Leave aside the question as to whether Australia ought to accept such men (if the allegations prove to be true). I think we can draw several tentative conclusions from the information above. Crucially, it further undercuts various features of the picture activists wish to propound: i.e., the notion that innocent asylum seekers are routinely being set upon by members of the local population, simply because they are despised by their would-be hosts. Crimes committed by some asylum seekers — particularly where they involve the exploitation of minors — would help explain whatever animus exists between them and local Manusians. On this reading, antipathy towards the men isn’t arbitrary; it hasn’t emerged from a vacuum, but remains a comprehensible (if at times utterly inexcusable) reaction to criminal acts. Indeed, current local opposition to the asylum seekers is partly grounded in fears that they might threaten the safety of PNG residents — fears that would seem to be somewhat justified, given the grave nature of some of the allegations.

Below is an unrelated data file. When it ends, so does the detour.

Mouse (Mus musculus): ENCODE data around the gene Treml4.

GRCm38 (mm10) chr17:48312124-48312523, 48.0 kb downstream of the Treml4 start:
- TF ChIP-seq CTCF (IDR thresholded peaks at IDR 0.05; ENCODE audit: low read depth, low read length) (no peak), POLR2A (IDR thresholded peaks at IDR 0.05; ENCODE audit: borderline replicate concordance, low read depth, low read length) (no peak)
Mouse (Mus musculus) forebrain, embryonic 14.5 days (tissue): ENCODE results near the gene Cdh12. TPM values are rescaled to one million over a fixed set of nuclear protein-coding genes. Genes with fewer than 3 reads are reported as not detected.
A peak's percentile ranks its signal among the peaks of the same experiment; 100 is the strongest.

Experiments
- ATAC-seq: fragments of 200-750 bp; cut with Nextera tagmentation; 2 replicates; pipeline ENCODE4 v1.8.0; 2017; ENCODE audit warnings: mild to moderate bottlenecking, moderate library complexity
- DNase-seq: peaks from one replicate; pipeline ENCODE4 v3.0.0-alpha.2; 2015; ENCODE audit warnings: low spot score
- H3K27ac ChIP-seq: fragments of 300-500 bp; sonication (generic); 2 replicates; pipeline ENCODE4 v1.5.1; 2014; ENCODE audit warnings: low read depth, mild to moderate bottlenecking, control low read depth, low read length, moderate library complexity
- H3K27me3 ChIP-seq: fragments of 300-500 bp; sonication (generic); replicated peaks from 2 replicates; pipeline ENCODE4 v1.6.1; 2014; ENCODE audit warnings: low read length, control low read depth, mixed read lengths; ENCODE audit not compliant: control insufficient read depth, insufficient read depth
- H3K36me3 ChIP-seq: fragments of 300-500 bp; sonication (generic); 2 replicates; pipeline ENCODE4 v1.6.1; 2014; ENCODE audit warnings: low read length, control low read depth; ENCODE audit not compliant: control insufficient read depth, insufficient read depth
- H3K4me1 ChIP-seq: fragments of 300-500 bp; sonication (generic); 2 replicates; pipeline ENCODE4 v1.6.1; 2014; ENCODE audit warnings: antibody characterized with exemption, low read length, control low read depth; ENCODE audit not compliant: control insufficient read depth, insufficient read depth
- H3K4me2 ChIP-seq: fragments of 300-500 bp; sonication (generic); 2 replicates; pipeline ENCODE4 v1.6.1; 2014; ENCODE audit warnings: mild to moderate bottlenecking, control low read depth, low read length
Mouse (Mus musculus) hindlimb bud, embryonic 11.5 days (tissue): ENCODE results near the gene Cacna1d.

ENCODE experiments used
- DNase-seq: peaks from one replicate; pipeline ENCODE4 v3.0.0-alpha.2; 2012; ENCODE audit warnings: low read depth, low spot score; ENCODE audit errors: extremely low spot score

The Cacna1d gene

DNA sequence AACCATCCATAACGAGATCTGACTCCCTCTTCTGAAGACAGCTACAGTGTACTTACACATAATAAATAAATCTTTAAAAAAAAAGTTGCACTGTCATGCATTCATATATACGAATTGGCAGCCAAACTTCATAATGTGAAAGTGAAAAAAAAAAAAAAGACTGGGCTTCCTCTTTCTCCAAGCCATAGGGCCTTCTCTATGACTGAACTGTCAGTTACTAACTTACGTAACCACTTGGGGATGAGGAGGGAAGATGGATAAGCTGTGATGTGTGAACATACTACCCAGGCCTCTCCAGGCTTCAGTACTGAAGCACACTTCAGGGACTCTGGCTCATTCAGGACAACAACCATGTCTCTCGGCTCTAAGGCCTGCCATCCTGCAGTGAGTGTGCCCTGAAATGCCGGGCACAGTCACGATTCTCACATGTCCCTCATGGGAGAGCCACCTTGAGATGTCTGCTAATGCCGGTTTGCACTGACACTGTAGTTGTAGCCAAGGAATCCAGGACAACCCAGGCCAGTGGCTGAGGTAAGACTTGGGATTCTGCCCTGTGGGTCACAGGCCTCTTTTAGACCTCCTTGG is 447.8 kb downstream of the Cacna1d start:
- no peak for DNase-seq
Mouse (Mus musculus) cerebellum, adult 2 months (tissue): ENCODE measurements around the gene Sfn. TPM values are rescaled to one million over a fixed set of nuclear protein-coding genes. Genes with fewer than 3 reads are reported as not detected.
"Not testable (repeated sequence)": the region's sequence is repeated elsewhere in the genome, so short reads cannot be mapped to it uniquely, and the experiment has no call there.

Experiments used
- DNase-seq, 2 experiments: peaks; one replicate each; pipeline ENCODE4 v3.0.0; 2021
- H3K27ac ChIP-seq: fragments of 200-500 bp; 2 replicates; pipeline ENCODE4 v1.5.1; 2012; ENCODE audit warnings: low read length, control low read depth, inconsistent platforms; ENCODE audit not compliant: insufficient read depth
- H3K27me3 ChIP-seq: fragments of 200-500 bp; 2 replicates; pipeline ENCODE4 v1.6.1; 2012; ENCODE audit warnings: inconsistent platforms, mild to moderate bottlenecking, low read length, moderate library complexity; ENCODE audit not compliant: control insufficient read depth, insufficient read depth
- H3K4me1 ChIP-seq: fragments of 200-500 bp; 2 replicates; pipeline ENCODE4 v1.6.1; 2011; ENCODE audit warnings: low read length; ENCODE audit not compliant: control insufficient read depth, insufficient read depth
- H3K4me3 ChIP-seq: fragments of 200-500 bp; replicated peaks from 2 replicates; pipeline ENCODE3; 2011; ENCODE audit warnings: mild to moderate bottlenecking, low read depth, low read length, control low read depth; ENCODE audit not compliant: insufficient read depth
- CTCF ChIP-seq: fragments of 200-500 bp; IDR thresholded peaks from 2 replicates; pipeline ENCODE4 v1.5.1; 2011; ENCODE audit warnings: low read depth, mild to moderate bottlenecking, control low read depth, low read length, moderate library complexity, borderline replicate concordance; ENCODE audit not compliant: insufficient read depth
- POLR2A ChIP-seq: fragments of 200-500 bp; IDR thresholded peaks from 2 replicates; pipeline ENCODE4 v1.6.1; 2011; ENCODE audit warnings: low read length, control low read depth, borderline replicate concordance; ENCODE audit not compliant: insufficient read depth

These accounts also place the asylum seekers in a far more ambiguous light, morally speaking. One shouldn’t be surprised: as ordinary human beings, asylum seekers are prone to the same moral failings that everyone else is. Of course, asylum seekers aren’t uniquely gifted in the practice of human perversion — but nor are they the sainted protagonists of activist hagiography. Again, a key plank in the narrative plotted by refugee advocates is not quite as strong as it seems. This, too, appears to be true of claims that the asylum seekers could not leave the centre for fear of attack. The reports in question suggest, rather, that the men have had few qualms about travelling into Lorengau, whether for licit or illicit purposes. Contrary to the suggestion that the remaining asylum seekers were rendered paralysed by terror — and for that reason, remained holed-up in the Lombrum facility — the many allegations of misconduct outside the centre implies frequent movement, unencumbered by such concerns.